It was a very successful programme with Maher, now enthused about #EducationOutsideTheClassroom and already inviting us back! My personal highlight is that we managed to involve some of the older orphaned children in the programme, one young man at the end said ‘everyone has always told me I can’t do stuff, but CAC told me I can and encouraged me’. Sustainability has many forms, and supporting someone to find some self-belief so that they can continue believing in their self, is sustainability that matters.
Sexual & Reproductive Health & Rights in Tanzania
December 2019. In January 2019 CAC and Pathfinder International launched a partnership. The partnership aimed to deliver a pilot program in Tanzania to advance sexual and reproductive health and rights using CAC’s global expertise in play-based education and Pathfinder‘s global family planning expertise, as well as both organizations’ strong existing networks across the country. With Pathfinder support CAC designed curriculum around four locally-relevant modules: Knowledge of Sexual and Reproductive Health and Rights, Healthy Household Environment, Community Responsibility and Environmental Conservation.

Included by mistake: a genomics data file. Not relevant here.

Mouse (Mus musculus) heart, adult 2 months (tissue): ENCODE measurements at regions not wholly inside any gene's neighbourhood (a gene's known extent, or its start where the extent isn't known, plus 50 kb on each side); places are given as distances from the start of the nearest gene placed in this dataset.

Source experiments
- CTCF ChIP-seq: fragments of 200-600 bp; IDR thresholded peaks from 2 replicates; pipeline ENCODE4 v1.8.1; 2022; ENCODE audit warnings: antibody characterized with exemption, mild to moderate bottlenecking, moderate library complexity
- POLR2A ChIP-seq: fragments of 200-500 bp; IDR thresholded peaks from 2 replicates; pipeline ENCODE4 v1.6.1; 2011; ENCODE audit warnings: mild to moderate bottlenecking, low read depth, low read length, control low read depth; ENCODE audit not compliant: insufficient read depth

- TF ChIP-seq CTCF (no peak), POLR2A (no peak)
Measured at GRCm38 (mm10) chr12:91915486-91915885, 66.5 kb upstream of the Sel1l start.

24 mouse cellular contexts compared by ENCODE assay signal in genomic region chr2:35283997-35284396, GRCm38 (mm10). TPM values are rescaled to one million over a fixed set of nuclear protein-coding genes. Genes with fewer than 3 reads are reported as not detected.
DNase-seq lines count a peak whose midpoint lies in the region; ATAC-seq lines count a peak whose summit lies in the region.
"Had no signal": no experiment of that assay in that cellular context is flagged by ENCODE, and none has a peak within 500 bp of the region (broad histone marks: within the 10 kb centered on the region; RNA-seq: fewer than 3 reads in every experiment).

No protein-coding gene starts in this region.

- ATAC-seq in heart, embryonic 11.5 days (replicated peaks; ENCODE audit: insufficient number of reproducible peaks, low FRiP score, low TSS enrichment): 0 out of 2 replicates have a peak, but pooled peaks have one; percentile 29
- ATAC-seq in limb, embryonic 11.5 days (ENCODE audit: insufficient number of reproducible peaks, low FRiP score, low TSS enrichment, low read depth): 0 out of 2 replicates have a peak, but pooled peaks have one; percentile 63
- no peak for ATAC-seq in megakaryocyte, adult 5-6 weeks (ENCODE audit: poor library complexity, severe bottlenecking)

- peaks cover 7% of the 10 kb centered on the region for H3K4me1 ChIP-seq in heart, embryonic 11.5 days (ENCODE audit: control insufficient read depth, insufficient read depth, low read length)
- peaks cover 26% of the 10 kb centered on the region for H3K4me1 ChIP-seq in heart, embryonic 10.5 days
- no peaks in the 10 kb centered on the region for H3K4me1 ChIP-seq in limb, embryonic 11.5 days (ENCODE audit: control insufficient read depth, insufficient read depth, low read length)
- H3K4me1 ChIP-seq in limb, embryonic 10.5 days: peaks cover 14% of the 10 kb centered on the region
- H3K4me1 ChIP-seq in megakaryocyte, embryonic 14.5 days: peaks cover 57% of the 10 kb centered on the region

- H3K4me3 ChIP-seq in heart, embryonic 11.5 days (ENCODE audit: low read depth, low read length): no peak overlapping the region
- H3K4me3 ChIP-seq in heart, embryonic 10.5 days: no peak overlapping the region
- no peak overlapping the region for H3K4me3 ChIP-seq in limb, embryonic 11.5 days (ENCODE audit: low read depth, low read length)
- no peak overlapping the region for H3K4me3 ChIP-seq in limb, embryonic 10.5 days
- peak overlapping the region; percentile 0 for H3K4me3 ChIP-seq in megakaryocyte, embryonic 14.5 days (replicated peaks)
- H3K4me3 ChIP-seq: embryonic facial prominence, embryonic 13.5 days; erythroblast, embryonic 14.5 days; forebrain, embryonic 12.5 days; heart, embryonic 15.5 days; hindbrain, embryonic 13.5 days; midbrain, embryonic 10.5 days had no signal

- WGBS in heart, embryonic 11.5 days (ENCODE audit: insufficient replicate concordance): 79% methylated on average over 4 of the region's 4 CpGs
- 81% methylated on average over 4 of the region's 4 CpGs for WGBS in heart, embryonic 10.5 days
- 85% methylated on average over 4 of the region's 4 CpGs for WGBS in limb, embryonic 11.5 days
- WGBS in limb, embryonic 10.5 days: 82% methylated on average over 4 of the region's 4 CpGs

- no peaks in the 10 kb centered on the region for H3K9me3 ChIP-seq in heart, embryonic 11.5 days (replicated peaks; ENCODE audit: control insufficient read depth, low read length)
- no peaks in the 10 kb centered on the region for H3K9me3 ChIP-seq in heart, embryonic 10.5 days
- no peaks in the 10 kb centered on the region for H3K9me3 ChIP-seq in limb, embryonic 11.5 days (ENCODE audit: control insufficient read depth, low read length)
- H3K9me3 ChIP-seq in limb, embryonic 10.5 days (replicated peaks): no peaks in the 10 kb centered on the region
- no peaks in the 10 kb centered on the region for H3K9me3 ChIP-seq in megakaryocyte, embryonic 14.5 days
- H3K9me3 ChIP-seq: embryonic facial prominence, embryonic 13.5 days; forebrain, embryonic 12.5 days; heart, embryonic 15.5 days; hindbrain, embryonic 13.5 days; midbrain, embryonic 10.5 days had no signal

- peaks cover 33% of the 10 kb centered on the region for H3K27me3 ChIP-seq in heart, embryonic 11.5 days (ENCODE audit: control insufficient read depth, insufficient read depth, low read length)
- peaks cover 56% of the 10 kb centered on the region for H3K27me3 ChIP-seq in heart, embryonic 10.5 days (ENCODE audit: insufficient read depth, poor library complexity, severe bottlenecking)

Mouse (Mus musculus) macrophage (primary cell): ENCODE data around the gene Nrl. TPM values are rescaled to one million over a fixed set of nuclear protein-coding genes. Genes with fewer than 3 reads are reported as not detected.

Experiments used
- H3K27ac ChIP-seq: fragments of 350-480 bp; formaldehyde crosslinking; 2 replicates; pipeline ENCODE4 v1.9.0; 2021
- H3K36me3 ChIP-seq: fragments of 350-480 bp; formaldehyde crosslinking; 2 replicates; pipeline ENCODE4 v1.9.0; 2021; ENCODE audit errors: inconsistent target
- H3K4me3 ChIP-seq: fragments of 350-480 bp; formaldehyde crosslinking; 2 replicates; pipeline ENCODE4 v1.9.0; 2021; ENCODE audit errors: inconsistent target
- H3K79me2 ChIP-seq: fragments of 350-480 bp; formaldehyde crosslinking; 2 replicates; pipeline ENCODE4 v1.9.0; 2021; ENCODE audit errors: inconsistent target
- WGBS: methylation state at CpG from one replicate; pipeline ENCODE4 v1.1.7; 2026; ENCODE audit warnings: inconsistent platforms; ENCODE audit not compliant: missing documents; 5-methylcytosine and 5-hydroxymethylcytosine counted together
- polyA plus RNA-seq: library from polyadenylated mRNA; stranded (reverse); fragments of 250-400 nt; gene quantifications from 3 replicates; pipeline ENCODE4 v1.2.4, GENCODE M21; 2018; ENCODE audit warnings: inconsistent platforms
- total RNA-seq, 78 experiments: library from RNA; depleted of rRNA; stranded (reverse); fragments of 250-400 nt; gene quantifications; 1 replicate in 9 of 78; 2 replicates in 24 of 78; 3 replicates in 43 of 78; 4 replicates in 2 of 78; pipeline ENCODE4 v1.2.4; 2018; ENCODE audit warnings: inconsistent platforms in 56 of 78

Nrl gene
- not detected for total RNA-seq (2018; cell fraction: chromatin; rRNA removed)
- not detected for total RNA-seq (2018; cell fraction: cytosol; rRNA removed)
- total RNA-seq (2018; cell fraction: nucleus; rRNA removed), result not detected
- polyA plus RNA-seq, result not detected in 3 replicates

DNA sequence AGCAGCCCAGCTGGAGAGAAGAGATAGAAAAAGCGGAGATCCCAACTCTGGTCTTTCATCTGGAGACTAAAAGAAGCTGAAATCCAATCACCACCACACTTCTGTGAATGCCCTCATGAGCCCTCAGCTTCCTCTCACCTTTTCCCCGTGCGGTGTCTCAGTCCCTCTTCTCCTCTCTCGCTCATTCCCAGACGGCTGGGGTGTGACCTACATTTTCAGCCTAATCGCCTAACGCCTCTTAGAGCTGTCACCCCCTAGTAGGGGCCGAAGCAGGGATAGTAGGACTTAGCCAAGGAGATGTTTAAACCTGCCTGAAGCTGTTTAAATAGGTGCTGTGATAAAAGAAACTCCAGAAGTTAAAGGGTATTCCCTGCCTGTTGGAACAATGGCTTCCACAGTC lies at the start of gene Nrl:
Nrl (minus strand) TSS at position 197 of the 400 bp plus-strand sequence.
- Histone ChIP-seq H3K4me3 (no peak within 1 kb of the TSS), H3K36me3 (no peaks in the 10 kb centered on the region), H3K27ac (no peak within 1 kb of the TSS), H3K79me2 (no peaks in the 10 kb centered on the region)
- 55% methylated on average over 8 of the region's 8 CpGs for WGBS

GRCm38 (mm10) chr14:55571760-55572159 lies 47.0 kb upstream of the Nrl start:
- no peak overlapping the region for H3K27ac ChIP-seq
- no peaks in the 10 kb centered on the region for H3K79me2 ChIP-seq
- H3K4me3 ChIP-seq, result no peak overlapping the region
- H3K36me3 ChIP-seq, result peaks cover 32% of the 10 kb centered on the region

In June 2019 22 leaders from 10 communities across Tanzania learned CAC’s Purposeful Play Methodology and Curriculum to achieve key global and local impacts identified by CAC and Pathfinder. Representing 31 different schools, organizations, and local initiatives, these leaders impact upwards of 85,000 young people throughout Tanzania. After the training in Zanzibar there was an 82% increase in knowledge about sexual health topics such as sexually transmitted infections; a 1.68 average increase in confidence rating in using sport/play to advance women’s rights and gender equality; and a 1.32 average increase in confidence to facilitate dialogue around key sexual health issues.
After 6 months of implementation CAC leaders and CAC/Pathfinder project staff, Nicholaus Achimpota and Fatma Said Ahmed, traveled across Tanzania during October and November, 2019 to visit, support and evaluate all active project leaders. They found that: